The Network for the Elimination of Police Violence (NEPV) rejects the call from the Government of Ontario to retain carding by regulating the practice. Carding is a street harassment practice by cops across Canada that involves the stopping and questioning of civilians in non-criminal interactions and documenting their personal information.
Carding must be abolished now. We call on all organizations and individuals who are truly interested in community safety to boycott Premier Kathleen Wynne’s public manipulation (consultation) process, and maintain no false illusions about the Ontario government’s willingness to engage in genuine dialogue with the communities most affected by police violence.
This manipulative exercise is an attempt to win moral legitimacy for the repressive, human rights denying practice of carding by providing a false veneer of racial sensitivity, public accountability and community direction to what is in fact a clear expansion and consolidation of the carding regime.
This strategy can be plainly identified in the recent statements by Ontario’s Minister of Community Safety and Correctional Services, Yasir Naqvi, in which he simultaneously promotes the government’s supposed “zero tolerance” approach to racial profiling and enduring commitment to human rights, while continuing to describe carding as “a necessary and valuable tool” in the arsenal of the police.
Naqvi would have us believe that police officers in Ontario already hold a sincere commitment to human rights and a zero tolerance approach to racial profiling, as enshrined in the Ontario Police Services Act, despite the obvious evidence to the contrary.
There is no justifiable reason for carding abolitionists or reformists to celebrate Minister Naqvi’s recent restatement of his June 16 assertion that the regulation of carding will respect the Charter of Rights and Freedom as a victory of sorts. The government is still committed to imposing this form of police violence (carding) on the people of Ontario before the end of 2015.
Many carding opponents are being misled by the following comment from Minister Naqvi, “We have heard from the community that street checks (carding) by definition are arbitrary as well as discriminatory and therefore cannot be regulated – they must simply be ended. The province agrees that these types of stops must end.”
Carding has never been an arbitrary exercise. It is high time for us to stop framing this form of police violence as a random act. The cops are intentionally targeting specific groups. Why is it that African-Canadians in Toronto are carded at rates that are 5-10 times higher than their White counterparts in neighbourhoods that are predominantly White, have very low rates of crime and are relatively wealthy?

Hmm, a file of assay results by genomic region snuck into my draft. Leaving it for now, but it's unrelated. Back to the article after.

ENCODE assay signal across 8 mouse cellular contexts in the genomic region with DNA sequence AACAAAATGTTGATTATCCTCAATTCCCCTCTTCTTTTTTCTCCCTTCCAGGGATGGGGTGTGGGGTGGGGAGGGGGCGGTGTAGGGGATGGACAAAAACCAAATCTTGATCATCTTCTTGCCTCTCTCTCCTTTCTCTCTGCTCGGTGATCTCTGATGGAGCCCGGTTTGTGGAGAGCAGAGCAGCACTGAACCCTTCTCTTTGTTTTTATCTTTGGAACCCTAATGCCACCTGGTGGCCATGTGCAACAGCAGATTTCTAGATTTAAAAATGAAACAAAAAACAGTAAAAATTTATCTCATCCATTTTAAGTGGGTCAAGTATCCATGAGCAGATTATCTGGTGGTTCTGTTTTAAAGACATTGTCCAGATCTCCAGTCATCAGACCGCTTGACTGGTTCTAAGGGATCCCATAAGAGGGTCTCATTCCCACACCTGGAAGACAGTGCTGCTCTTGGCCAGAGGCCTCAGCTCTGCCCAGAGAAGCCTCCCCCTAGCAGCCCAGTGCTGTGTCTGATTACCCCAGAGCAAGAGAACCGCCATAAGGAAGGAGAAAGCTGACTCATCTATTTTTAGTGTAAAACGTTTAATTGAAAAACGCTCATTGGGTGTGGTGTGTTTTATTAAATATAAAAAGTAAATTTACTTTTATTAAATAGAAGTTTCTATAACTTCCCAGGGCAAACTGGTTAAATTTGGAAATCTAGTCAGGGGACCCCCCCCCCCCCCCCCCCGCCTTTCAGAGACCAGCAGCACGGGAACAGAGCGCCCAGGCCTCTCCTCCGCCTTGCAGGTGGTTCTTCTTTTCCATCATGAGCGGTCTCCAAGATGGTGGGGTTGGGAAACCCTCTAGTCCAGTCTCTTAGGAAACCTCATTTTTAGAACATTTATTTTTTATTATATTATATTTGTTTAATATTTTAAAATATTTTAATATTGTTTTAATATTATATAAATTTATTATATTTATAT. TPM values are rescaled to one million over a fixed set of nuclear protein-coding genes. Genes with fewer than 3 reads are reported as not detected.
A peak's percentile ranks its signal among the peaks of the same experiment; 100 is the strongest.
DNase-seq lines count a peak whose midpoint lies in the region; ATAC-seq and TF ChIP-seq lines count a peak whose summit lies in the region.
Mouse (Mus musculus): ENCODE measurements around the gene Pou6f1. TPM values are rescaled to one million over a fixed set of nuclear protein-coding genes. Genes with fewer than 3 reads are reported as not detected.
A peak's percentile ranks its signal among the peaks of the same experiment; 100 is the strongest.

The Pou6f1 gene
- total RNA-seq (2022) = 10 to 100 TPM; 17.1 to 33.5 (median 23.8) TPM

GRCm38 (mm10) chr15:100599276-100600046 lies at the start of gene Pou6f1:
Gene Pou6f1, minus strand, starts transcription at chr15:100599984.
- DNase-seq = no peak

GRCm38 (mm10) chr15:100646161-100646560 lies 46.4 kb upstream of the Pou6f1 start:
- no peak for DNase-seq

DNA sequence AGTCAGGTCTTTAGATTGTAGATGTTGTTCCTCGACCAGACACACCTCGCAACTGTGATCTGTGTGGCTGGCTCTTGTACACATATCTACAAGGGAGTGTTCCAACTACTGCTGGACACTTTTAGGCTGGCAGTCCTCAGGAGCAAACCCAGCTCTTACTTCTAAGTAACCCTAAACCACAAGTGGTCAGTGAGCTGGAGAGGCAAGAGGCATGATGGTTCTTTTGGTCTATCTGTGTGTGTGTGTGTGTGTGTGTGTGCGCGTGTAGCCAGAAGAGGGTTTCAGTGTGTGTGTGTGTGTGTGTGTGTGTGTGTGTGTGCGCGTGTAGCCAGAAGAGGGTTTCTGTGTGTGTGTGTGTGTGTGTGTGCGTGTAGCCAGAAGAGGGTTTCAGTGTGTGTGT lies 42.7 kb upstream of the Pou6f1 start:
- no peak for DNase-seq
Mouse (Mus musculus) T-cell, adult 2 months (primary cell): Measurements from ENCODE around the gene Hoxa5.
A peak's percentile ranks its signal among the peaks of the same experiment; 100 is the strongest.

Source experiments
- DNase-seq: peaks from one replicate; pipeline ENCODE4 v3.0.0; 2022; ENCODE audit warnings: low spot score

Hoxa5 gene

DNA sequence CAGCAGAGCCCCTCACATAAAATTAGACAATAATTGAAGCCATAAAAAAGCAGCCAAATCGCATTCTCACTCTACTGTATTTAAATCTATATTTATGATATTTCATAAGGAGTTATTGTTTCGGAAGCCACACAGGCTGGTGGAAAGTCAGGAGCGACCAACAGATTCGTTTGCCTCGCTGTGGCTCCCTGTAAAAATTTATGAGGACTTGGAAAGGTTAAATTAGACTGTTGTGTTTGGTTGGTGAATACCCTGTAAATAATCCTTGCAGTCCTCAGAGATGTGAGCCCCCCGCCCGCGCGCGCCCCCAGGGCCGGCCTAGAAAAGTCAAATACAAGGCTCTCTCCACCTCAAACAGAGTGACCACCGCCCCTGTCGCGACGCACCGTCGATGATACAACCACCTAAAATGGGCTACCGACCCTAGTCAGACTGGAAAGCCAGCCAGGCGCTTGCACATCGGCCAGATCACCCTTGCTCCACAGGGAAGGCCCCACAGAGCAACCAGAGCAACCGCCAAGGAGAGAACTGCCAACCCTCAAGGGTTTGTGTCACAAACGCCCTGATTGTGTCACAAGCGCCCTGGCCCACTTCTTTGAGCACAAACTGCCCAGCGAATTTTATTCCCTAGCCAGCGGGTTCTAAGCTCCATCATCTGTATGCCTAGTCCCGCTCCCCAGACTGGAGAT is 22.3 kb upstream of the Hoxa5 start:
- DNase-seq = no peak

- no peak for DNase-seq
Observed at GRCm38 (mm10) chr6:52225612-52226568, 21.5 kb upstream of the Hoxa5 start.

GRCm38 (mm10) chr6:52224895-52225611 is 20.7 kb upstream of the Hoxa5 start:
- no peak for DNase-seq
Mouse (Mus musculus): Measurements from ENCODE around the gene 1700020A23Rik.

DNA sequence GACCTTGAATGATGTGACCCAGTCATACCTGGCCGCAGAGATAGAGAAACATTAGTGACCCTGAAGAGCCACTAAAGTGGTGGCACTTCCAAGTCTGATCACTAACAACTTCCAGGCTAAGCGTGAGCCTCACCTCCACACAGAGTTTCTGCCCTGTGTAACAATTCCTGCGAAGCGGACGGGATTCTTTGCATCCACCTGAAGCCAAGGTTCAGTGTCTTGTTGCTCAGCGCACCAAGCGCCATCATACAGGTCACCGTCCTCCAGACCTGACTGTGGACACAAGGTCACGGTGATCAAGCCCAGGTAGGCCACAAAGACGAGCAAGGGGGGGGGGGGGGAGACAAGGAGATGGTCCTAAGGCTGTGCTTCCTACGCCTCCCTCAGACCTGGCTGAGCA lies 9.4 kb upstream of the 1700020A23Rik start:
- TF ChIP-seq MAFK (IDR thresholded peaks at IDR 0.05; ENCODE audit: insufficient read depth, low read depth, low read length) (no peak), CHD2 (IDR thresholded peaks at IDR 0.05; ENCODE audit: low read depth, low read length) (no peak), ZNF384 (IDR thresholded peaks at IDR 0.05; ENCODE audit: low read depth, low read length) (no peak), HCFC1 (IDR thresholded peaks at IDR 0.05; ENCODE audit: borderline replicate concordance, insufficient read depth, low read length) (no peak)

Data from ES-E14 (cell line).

The cops claim that carding is needed for intelligence gathering in areas with high levels of documented criminal activities. The police in affluent neighbourhoods might not have received the memo to not engage in racial and class profiling on their beats.
Carding is a deliberate scheme that promotes racial profiling and class profiling against oppressed groups in society. Carding is doing exactly what it was designed to do, which is the over-policing and constant surveillance of groups that are seen as potential threats to the preservation of this oppressive society.
Carding does away with the established practice of reasonable suspicion or reasonable and probable grounds as the basis for carrying out a warrantless detention. The racialized and working-class people who are stopped in the streets are being psychologically detained. They feel compelled to give the cops their personal information in these non-criminal encounters.
NEPV has been very clear in its position – carding must go! We see nothing of value in a tool that pre-criminalizes our communities, targeting and harassing people who are not criminal suspects. Intruding into our communities and forcefully gathering random information on residents should be seen as what it really is: an occupation force spying on innocent civilians.
We should not assist the police or the regime at Queen’s Park in designing the terms of the occupation of our communities and the regulation of our physical movement.
We call on all concerned organizations and individuals to actively resist efforts at masking the abhorrent process of carding. Instead of sitting down to discuss how to reform these illegal, highly intrusive and completely discriminatory practices, NEPV supports calls to end the victimization of racialized and working-class communities that are suffering from the violence of carding across Turtle Island or Canada.
Let us get together and organize neighbourhood-based Free2Go campaigns to empower our neighbours to stop sharing their personal information with the cops. If we stop sharing our personal information in these non-criminal interactions with the police, carding will come to an end. Let’s organize and not agonize over discriminatory policing tactics.
The following declaration of support for active resistance by Frederick Douglass is just as true today as it was yesterday:
“This struggle may be a moral one, or it may be a physical one, and it may be both moral and physical, but it must be a struggle. Power concedes nothing without a demand. It never did and it never will. Find out just what any people will quietly submit to and you have found out the exact measure of injustice and wrong which will be imposed upon them, and these will continue till they are resisted with either words or blows, or with both. The limits of tyrants are prescribed by the endurance of those whom they oppress.”
The Network for the Elimination of Police Violence